Oct 30, 1979: Bill Evans, Dave McKenna at Lulu White’s
Lulu White’s, the jazz club on Appleton Street in the South End, had a good year in 1979—maybe its best year. And the end of October club owner Chester English went on a serious piano kick. He brought in local stalwart Dave McKenna and matched him with an array of great piano players.
There were three pianists in the house on October 25-26, a Thursday-Friday engagement. McKenna shared the bill with the adventurous Joanne Brackeen, not long removed from Stan Getz’s group, and the conservatory-trained Polish pianist Adam Makowicz, who was to spend a considerable amount of time in Boston in the early 1980s.
Then for five nights the following week, October 30 to November 3, McKenna played opposite Bill Evans. McKenna played solo. Evans had his trio, with Marc Johnson and Joe LaBarbera. It must have been an amazing week, listening to these two craftsmen, so different and both so brilliant.
I’ve spoken to only one witness to the proceedings at Lulu White’s. Reedman Dick Johnson, a frequent running mate of McKenna’s back then, spent every possible moment at the club. He recalled the two pianists enjoyed each other mightily, though the modest McKenna thought he didn’t belong on the same stage as Evans. And Evans? One night early in the week Johnson sat with him during McKenna’s sets. “Bill kept pointing over to the piano and saying, “Can you believe this guy? Can you believe this guy?”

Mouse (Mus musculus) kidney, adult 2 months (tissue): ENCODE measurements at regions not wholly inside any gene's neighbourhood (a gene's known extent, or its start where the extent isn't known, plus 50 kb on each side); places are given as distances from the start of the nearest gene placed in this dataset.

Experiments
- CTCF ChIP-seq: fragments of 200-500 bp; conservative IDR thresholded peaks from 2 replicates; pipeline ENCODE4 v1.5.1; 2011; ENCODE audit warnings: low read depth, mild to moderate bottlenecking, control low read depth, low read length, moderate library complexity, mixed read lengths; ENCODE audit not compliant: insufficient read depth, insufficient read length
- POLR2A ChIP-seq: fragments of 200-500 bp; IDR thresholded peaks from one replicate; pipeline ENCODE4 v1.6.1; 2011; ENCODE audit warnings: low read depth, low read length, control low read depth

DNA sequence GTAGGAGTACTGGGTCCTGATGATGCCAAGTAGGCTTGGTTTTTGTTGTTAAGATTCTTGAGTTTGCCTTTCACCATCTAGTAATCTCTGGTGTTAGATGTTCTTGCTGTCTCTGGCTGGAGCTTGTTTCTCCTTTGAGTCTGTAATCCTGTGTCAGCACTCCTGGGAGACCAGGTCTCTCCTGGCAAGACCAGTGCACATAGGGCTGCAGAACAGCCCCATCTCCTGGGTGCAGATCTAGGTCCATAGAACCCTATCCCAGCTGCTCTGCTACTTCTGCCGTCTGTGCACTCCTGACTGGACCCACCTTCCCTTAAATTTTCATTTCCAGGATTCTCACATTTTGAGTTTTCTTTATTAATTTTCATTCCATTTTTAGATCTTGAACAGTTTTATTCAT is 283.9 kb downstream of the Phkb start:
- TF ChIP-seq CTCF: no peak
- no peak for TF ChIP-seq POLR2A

It was getting late in the day for Evans. This turned out to be his last local club engagement, although he was back once more, on April 27, 1980, playing duets with John Lewis at Harvard’s Sanders Theatre. Evans died that September, meaning he missed the entire Age of McKenna at the Plaza Bar, and he certainly would have enjoyed that.
Wonder of wonders, though, some of music Bill Evans made on the night of October 30, 1979 surfaced, on the tape of a remote from Lulu White’s, originally broadcast over WGBH-FM. The tape sat on a shelf for 24 years before Steve Schwartz found it and played it on his show, Jazz from Studio 4, in 2003. The raw version of this broadcast, complete with Schwartz’s commentary and announcements, is available on various download sites. Then the Spanish Fresh Sounds label got a hold of the broadcast, cleaned it up, and released it on CD in 2010 as Live at Lulu White’s 1979.
A few of the Evans Trio tunes were posted on YouTube. Here, obnoxious crowd noise and all, is “The Peacocks,” composed by Jimmy Rowles, recorded 34 years ago tonight.